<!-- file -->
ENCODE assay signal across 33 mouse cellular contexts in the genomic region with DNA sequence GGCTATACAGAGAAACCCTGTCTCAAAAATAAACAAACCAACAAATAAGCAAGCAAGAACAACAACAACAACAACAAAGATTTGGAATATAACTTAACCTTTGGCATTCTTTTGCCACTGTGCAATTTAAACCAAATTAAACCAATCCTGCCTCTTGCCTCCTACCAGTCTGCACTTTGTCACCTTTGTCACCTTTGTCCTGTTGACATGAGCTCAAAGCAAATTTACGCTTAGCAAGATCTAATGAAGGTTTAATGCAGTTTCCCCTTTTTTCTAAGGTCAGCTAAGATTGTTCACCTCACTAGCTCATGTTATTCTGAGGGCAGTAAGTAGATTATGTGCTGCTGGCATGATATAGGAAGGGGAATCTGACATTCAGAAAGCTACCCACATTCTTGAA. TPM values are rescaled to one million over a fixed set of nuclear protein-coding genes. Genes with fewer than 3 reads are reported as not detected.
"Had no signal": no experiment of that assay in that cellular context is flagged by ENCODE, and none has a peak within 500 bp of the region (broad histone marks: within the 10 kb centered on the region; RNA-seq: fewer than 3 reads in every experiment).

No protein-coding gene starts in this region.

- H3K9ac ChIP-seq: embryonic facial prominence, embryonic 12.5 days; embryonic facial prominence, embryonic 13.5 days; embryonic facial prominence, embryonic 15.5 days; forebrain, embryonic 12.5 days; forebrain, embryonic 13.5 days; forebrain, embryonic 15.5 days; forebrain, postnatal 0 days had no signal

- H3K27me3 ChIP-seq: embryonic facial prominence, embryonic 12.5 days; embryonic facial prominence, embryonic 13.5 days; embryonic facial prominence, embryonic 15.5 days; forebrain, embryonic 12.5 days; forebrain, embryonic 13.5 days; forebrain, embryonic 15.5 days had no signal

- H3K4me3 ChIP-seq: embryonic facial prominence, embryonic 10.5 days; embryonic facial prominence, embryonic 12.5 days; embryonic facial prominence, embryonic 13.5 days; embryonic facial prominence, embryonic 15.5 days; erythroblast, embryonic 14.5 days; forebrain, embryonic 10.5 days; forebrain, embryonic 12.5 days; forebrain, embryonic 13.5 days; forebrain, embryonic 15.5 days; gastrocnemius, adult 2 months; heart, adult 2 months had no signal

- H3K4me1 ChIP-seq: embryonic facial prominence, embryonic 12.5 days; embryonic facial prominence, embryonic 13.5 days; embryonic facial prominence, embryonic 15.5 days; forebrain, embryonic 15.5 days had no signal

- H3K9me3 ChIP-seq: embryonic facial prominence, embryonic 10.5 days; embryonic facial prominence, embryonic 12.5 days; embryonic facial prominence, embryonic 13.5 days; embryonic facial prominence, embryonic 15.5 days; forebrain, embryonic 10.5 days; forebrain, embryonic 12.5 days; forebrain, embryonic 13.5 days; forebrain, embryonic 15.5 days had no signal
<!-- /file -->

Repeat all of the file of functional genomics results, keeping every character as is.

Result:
ENCODE assay signal across 33 mouse cellular contexts in the genomic region with DNA sequence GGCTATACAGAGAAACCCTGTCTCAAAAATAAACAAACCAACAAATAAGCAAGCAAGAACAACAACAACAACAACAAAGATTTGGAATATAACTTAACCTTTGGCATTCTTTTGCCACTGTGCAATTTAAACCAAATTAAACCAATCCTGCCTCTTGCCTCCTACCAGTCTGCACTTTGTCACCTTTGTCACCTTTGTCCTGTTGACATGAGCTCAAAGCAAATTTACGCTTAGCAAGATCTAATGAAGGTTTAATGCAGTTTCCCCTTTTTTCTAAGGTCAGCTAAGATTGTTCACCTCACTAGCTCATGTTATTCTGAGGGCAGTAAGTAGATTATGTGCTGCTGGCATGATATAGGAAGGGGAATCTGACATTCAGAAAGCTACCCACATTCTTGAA. TPM values are rescaled to one million over a fixed set of nuclear protein-coding genes. Genes with fewer than 3 reads are reported as not detected.
"Had no signal": no experiment of that assay in that cellular context is flagged by ENCODE, and none has a peak within 500 bp of the region (broad histone marks: within the 10 kb centered on the region; RNA-seq: fewer than 3 reads in every experiment).

No protein-coding gene starts in this region.

- H3K9ac ChIP-seq: embryonic facial prominence, embryonic 12.5 days; embryonic facial prominence, embryonic 13.5 days; embryonic facial prominence, embryonic 15.5 days; forebrain, embryonic 12.5 days; forebrain, embryonic 13.5 days; forebrain, embryonic 15.5 days; forebrain, postnatal 0 days had no signal

- H3K27me3 ChIP-seq: embryonic facial prominence, embryonic 12.5 days; embryonic facial prominence, embryonic 13.5 days; embryonic facial prominence, embryonic 15.5 days; forebrain, embryonic 12.5 days; forebrain, embryonic 13.5 days; forebrain, embryonic 15.5 days had no signal

- H3K4me3 ChIP-seq: embryonic facial prominence, embryonic 10.5 days; embryonic facial prominence, embryonic 12.5 days; embryonic facial prominence, embryonic 13.5 days; embryonic facial prominence, embryonic 15.5 days; erythroblast, embryonic 14.5 days; forebrain, embryonic 10.5 days; forebrain, embryonic 12.5 days; forebrain, embryonic 13.5 days; forebrain, embryonic 15.5 days; gastrocnemius, adult 2 months; heart, adult 2 months had no signal

- H3K4me1 ChIP-seq: embryonic facial prominence, embryonic 12.5 days; embryonic facial prominence, embryonic 13.5 days; embryonic facial prominence, embryonic 15.5 days; forebrain, embryonic 15.5 days had no signal

- H3K9me3 ChIP-seq: embryonic facial prominence, embryonic 10.5 days; embryonic facial prominence, embryonic 12.5 days; embryonic facial prominence, embryonic 13.5 days; embryonic facial prominence, embryonic 15.5 days; forebrain, embryonic 10.5 days; forebrain, embryonic 12.5 days; forebrain, embryonic 13.5 days; forebrain, embryonic 15.5 days had no signal